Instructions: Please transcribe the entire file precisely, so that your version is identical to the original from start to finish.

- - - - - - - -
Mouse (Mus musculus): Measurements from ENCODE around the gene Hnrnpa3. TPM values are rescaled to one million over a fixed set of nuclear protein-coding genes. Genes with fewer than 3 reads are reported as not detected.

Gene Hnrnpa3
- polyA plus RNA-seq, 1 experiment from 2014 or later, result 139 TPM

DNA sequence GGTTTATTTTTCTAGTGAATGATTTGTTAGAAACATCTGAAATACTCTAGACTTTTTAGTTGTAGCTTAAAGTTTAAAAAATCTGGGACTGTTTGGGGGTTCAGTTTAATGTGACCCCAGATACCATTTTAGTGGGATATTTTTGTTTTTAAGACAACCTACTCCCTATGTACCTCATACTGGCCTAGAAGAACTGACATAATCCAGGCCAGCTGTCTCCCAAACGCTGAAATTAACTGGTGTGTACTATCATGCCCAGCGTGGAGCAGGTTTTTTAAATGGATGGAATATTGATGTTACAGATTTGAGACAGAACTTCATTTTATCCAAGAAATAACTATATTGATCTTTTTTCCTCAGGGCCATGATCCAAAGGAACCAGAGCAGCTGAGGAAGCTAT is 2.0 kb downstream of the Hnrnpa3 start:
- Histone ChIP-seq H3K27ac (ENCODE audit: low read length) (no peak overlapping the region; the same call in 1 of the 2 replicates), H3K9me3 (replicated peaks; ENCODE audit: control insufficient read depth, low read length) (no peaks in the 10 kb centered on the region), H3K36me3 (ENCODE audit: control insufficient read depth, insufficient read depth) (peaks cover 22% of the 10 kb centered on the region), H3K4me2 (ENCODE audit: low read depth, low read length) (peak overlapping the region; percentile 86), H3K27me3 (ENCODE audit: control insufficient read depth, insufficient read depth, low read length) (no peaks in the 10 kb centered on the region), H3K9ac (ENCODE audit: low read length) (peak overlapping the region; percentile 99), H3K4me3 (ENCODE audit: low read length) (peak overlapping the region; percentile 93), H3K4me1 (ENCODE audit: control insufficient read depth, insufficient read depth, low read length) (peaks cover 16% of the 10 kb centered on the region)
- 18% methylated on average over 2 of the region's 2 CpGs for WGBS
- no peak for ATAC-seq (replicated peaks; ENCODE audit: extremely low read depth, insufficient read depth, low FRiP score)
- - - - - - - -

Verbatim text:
Mouse (Mus musculus): Measurements from ENCODE around the gene Hnrnpa3. TPM values are rescaled to one million over a fixed set of nuclear protein-coding genes. Genes with fewer than 3 reads are reported as not detected.

Gene Hnrnpa3
- polyA plus RNA-seq, 1 experiment from 2014 or later, result 139 TPM

DNA sequence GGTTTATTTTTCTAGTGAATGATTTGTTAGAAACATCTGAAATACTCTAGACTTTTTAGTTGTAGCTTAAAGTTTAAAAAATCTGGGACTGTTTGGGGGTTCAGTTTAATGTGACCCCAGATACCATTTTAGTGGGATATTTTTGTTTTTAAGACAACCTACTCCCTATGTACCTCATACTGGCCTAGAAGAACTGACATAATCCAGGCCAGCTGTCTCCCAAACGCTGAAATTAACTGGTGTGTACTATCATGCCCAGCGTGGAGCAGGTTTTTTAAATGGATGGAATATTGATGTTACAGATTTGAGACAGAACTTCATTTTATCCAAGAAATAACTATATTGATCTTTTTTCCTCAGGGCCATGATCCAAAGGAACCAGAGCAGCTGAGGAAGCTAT is 2.0 kb downstream of the Hnrnpa3 start:
- Histone ChIP-seq H3K27ac (ENCODE audit: low read length) (no peak overlapping the region; the same call in 1 of the 2 replicates), H3K9me3 (replicated peaks; ENCODE audit: control insufficient read depth, low read length) (no peaks in the 10 kb centered on the region), H3K36me3 (ENCODE audit: control insufficient read depth, insufficient read depth) (peaks cover 22% of the 10 kb centered on the region), H3K4me2 (ENCODE audit: low read depth, low read length) (peak overlapping the region; percentile 86), H3K27me3 (ENCODE audit: control insufficient read depth, insufficient read depth, low read length) (no peaks in the 10 kb centered on the region), H3K9ac (ENCODE audit: low read length) (peak overlapping the region; percentile 99), H3K4me3 (ENCODE audit: low read length) (peak overlapping the region; percentile 93), H3K4me1 (ENCODE audit: control insufficient read depth, insufficient read depth, low read length) (peaks cover 16% of the 10 kb centered on the region)
- 18% methylated on average over 2 of the region's 2 CpGs for WGBS
- no peak for ATAC-seq (replicated peaks; ENCODE audit: extremely low read depth, insufficient read depth, low FRiP score)